Published by Financial Times
“Chocolate” and “shortage” should never appear in the same sentence.
But as the Chinese say, in every crisis, there is opportunity.
And as Chinese taste buds are one of the biggest new drivers of global cocoa demand, it’s apt that a merchant bank focused on trade between China and Latin America has identified cocoa as a “very good bet” for long-term investors.
“China consumes today something like 100g per person per year; Japan consumes 2,000g, and Switzerland consumes 12kg. It doesn’t take a lot to see that China and India and other countries are going to influence the demand of chocolate in the world for the next several decades,” Erik Bethel, partner and cofounder of SinoLatin Capital, told beyondbrics.
He says the dominance of Ivory Coast and Ghana in global cocoa production leaves supply extremely vulnerable to domestic political strife, natural disaster, or a disease such as the witch’s broom fungus, which devastated Brazil’s industry 20 years ago.
Latin America, which gave the world cocoa, is ripe for investment, he argues. Brazil, which produces the most bulk cocoa in the region, is a good option, although supply is driven by subsistence farmers with unreliable access to the latest technology and fertilizers. Ecuador, which now counts cocoa among its top five exports, is another desirable market. Its high-end cocoa varieties appeal to sophisticated buyers the world over, and production for the most part is driven by bigger operations better able to respond to disease or climate threats.
Thanks to the late Hugo Chavez, Venezuela, home to the fabled Criollo Porcelana variety, is still a dream for foreign investors as cocoa is a designated strategic national product, and sold via the government.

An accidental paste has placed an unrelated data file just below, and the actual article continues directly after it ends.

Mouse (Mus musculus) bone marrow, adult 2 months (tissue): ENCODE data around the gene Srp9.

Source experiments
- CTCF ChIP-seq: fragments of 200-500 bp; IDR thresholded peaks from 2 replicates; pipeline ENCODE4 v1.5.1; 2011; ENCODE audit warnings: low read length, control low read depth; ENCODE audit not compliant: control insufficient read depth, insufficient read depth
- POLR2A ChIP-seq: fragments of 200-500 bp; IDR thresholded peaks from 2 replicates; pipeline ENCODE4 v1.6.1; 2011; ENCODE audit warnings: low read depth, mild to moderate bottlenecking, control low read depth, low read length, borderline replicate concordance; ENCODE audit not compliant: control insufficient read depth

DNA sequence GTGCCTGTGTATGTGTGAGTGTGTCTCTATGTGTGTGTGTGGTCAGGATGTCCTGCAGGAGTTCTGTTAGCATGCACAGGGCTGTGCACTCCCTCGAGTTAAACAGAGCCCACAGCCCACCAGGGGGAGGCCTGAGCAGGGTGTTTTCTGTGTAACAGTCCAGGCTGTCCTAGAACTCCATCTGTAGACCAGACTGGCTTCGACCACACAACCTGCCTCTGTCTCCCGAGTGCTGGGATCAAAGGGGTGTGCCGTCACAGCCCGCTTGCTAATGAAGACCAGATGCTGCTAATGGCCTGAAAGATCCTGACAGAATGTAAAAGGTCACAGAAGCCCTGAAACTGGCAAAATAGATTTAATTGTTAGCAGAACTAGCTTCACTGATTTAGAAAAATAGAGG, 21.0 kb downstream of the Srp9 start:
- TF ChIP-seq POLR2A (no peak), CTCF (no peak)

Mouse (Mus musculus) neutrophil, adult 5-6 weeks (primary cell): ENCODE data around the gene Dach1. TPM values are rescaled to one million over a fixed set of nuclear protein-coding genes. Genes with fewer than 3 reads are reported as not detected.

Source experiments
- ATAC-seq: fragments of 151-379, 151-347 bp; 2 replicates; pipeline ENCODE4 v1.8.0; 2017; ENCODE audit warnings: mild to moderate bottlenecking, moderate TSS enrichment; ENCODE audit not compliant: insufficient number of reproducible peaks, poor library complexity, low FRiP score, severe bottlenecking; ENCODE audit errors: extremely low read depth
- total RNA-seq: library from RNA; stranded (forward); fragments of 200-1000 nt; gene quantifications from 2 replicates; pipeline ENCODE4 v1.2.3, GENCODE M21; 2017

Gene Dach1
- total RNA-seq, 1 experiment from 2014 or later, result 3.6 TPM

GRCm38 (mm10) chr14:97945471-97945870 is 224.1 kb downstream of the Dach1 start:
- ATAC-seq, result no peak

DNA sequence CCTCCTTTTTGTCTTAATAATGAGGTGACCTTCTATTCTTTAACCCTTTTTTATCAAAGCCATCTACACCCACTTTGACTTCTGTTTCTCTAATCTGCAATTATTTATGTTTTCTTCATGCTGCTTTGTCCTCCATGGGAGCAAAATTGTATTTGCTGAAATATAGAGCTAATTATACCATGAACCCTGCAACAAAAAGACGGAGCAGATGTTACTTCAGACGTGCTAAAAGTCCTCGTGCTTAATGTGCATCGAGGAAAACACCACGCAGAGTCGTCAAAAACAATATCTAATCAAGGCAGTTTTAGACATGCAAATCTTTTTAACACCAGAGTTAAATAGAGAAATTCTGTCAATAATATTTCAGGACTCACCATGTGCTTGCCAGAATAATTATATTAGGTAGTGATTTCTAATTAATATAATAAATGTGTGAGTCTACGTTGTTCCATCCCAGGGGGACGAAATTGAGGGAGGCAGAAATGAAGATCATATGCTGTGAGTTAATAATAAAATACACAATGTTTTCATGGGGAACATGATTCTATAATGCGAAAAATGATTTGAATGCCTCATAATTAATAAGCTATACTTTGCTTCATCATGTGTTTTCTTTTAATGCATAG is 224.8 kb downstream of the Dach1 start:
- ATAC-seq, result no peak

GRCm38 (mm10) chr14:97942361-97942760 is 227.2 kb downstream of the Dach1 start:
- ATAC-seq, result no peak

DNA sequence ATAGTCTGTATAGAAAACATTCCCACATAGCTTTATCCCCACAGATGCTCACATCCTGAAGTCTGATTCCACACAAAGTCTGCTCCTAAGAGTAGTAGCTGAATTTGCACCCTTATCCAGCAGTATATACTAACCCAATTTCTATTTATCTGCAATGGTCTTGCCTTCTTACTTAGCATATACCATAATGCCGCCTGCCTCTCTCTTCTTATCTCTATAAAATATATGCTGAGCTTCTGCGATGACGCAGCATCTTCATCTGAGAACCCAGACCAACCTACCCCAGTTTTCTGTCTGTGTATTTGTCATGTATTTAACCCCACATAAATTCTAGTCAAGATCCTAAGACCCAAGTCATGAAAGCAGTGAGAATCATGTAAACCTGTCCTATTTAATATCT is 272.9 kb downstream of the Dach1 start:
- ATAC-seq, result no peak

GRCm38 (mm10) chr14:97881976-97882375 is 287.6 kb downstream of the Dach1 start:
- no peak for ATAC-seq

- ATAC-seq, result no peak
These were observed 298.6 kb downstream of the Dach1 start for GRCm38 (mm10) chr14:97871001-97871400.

Peru and Colombia, both fast-growing economies with a plethora of free trade agreements, also have the right growing climates and conditions to take advantage for growing demand for organic, socially conscious and high flavour cocoa.
SinoLatin Capital also likes Central America. It is currently weighing up an investment in a Nicaragua-based startup to produce about 20,000 tonnes a year. The country’s investment agency has partnered with the World Bank and ECOM Agroindustrial, the third biggest cocoa trader by volume, to make Nicaragua a major cocoa producer.
Meanwhile, Bethel, a Shanghai resident, is cheered by the chocolate aisle of his local supermarket in China, which offers much more variety than a US store, including tiny, $20 bars of Venezuelan Amedei Porcelana chocolate.
“SinoLatin Capital’s team did an analysis of the implications of Chinese chocolate consumption growth on the cocoa market. While the analysis is imperfect – anything multiplied by 1.3bn people tends to skew the data – we believe that if China were at some point to consume even half of the per capita chocolate consumed in neighbouring Japan, the implications would be massive,” he says in a white paper.
“At one half of Japan’s consumption, China per capita numbers would jump from 100g today to around 1,100g… China’s chocolate consumption would grow to roughly 1.5m tons. Depending on the percentage of cocoa used in chocolate, demand for coca beans could rise by an additional 250,000-350,000 tons per year.”